Last publicity before the little white dot

On this last day of the year, as well as wishing you all the best for the next one, I’d like to thank everyone who has visited or followed this blog, and liked, commented on and encouraged the poetry and prose posts. Writing is a pleasure and I wouldn’t do anything else, but trying to convince others to invest their time and money in one’s writing is a loathsome exercise. Anything that makes a body feel more like a creep is hard to imagine.

Having said that, if we don’t advertise ourselves, we might have the self-righteous satisfaction of the pure and unsullied, but we won’t make it as an author. So, I’m going to squirm and wriggle and remind people that I have written quite a few books and if you like what you’ve read on this blog you might like the novels too.

Don’t waste your time this evening, go over to Wild Geese Books and see what’s on offer. There are even free stories to get you hooked.


Flying geese.


Microfiction challenge The child: the entries

This must be the prompt that has produced the most diverse reactions of any prompt so far. The child is such a sensitive subject; we have all been touched by slightly different chords, but all very profound. Special congratulations to those of you who changed their story arc to suit the prompt.

Louise’s story could be a myth. Be prepared for a surprise.


Ken’s story evokes contradictory sentiments for me. It should be fuzzy and warm, but I can’t help feeling worried by the end.

I Suppose a Kick in the Butt is Better than a Kick in the Head | rivrvlogr


Kat managed by using a very clever ploy to fit the image prompt into her story.

Seasoning – Part 3 | like mercury colliding…


Sarah’s on-going story veers off in an unexpected and unsettling direction with this one.

Stella Morris Investigates! – Micro Fiction for Jane Dougherty – episode 3 | fmme writes poems


Michael (Morpethroad) This story seems to need a continuation. I hope tomorrow’s prompt will provide it!

Microfiction challenge #6:The child – Marcus | Morpethroad


Bill’s story is a study of a mind torn by unhappiness and loss. Very moving.



Bigalo—I feel as though I know him. Poor kid…I hope Phylor keeps him out of harm’s way in the next installment.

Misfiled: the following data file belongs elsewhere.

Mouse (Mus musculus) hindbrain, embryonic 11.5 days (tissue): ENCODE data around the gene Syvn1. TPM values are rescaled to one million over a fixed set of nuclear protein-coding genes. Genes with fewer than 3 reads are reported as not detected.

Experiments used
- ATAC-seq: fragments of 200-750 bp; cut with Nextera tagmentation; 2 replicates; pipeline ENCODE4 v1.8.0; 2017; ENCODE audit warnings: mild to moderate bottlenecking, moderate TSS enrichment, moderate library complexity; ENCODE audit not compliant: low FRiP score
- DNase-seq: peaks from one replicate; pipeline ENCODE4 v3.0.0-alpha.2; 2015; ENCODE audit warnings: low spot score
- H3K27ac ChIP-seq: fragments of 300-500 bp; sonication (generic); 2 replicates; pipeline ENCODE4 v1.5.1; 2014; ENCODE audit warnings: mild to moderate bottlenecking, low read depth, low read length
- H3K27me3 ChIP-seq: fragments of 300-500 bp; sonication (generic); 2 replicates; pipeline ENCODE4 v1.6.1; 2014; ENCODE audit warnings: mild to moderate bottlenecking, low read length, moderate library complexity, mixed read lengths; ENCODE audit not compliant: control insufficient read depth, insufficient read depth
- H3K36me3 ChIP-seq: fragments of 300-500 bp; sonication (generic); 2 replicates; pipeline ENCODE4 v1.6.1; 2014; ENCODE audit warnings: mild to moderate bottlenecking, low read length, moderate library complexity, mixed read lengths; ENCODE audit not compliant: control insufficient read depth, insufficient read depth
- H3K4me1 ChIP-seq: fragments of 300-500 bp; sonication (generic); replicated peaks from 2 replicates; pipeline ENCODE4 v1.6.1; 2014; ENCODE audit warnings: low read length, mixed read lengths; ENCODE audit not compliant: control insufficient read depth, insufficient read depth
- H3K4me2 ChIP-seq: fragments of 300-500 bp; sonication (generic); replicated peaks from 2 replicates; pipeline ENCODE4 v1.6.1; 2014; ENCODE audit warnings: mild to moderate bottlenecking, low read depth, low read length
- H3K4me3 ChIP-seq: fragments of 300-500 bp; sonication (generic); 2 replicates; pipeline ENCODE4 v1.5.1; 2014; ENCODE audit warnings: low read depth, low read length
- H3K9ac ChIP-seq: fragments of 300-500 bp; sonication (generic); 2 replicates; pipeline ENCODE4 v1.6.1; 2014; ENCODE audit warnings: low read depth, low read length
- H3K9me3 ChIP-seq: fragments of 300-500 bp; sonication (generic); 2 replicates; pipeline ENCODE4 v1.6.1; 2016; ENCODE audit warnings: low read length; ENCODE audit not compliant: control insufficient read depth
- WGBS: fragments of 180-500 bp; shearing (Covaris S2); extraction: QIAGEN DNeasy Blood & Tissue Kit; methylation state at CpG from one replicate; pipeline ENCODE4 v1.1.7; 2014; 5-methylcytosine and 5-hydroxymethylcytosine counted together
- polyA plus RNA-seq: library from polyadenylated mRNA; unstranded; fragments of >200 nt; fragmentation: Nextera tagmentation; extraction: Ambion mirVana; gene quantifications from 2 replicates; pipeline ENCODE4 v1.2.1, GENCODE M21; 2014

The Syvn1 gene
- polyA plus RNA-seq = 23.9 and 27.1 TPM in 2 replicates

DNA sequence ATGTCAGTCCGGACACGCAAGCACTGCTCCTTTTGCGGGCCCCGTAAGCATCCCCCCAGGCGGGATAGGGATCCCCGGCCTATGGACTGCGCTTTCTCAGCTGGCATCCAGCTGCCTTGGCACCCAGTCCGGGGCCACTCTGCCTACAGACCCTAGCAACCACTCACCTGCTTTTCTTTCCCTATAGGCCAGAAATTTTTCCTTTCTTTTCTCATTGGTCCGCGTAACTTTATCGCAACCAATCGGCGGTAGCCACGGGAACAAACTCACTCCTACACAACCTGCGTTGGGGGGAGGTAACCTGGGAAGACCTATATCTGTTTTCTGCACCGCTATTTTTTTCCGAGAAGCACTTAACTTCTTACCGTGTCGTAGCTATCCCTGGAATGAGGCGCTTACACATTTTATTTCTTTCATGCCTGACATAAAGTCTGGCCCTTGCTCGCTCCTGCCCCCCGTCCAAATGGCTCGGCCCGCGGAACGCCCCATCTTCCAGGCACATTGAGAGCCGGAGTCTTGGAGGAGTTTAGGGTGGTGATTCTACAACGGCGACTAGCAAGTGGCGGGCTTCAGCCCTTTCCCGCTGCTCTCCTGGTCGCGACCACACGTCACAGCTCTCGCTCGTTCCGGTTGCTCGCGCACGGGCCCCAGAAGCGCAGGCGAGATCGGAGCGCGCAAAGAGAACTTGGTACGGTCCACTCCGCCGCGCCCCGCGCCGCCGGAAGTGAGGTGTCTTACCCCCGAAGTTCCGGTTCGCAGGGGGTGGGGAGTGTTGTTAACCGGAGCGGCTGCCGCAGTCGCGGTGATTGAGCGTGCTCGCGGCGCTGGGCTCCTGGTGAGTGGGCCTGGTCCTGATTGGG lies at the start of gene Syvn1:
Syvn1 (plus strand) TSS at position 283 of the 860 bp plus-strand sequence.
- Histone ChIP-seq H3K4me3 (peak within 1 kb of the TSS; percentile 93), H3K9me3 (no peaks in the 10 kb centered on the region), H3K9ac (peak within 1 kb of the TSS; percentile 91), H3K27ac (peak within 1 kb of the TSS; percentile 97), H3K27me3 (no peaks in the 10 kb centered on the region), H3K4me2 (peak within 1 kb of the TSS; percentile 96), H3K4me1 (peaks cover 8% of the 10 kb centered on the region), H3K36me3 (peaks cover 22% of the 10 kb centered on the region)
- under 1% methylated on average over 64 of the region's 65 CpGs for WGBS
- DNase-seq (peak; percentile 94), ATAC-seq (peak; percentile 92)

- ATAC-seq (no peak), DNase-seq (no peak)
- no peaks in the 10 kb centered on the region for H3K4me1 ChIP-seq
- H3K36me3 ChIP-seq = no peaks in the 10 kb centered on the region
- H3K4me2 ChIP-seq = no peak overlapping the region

JD’s Microfiction #6: [Bigalo Sad] Child – Phylor’s Blog


Merril’s story is directly inspired by the life of the artist. So moving and delicately written.

Microfiction Challenge: Lonely Boy | Yesterday and today: Merril’s historical musings


Kerfe’s illustration seems to have provoked different reactions, just like the painting.


Sri’s story is the background to last week’s story. Another child learning to grow up very young.


Michael (Poetry Channel) A modern form of isolation. I’m hoping Michael will continue this story next week.

Latchkeyed- A Microfiction | The Poetry Channel

Thanks to all of you for such an interesting collection of stories. Watch out for the next prompt which might hit your inboxes in a few hours. Tomorrow is going to be hectic for me.

Microfiction: Books part IV

Photo ©Mehmet Pinarci


“How can I read what’s not there?” she yelled at the empty room.

You have to write it first. The reply dropped into her head.

A string of obscenities formed a chaotic dance in counter-attack then faded into frustration. She picked up a pencil from the floor and opened the book. After writing something that resembled the graffiti you find in public toilets, she doodled a bad cartoon image of the bald-headed man. The pencil lead snapped and she tossed it back on the floor. A metallic glint caught her eye. By her feet lay a gold fountain pen.

Persian silk trees in the rain


In the rain the silk trees drip
Soft and cool about the seated men
Murmuring oriental stories
They had not thought to hear again.
Rain falls to the cadence of their memories
On pale pink flowers, balls of bird-like plumes
That cluster glittering with their fragile hues
Persian paintings caught among their blooms
One man lifts his face to the lacy canopy
And catches raindrops in his outstretched hand
Reflecting hanging gardens of another time
And the long dusty road from Samarkand.


After the bitter disappointment of last week when the release of my first book was postponed yet again, I have had time to take stock. For a writer, the ultimate goal is understood to be publication, and the recognition even if only by a small number of readers, that the work that went into producing that book was worth it. But when there’s a glitch in the publication process, when something happens that pushes the finishing line further into the future, the question arises: is publication really what it’s all about?

I have one book that is caught up in the tangled web of editing to a publisher’s satisfaction. But I have others, other worlds, other stories that I have written and revised, more that are waiting to be set down and brought to light. I started a new story today and I realise that the satisfaction to be had from creating not the story, because there is nothing new under the sun, but the way of telling it is enough in itself. The satisfaction of writing that final line, when the words come just right, and the story is told, is not like the excitement of knowing that a story is available to be read by millions of people. It is a deeper, more personal contentment, and I am happy with that. Publishers publish. Writers write.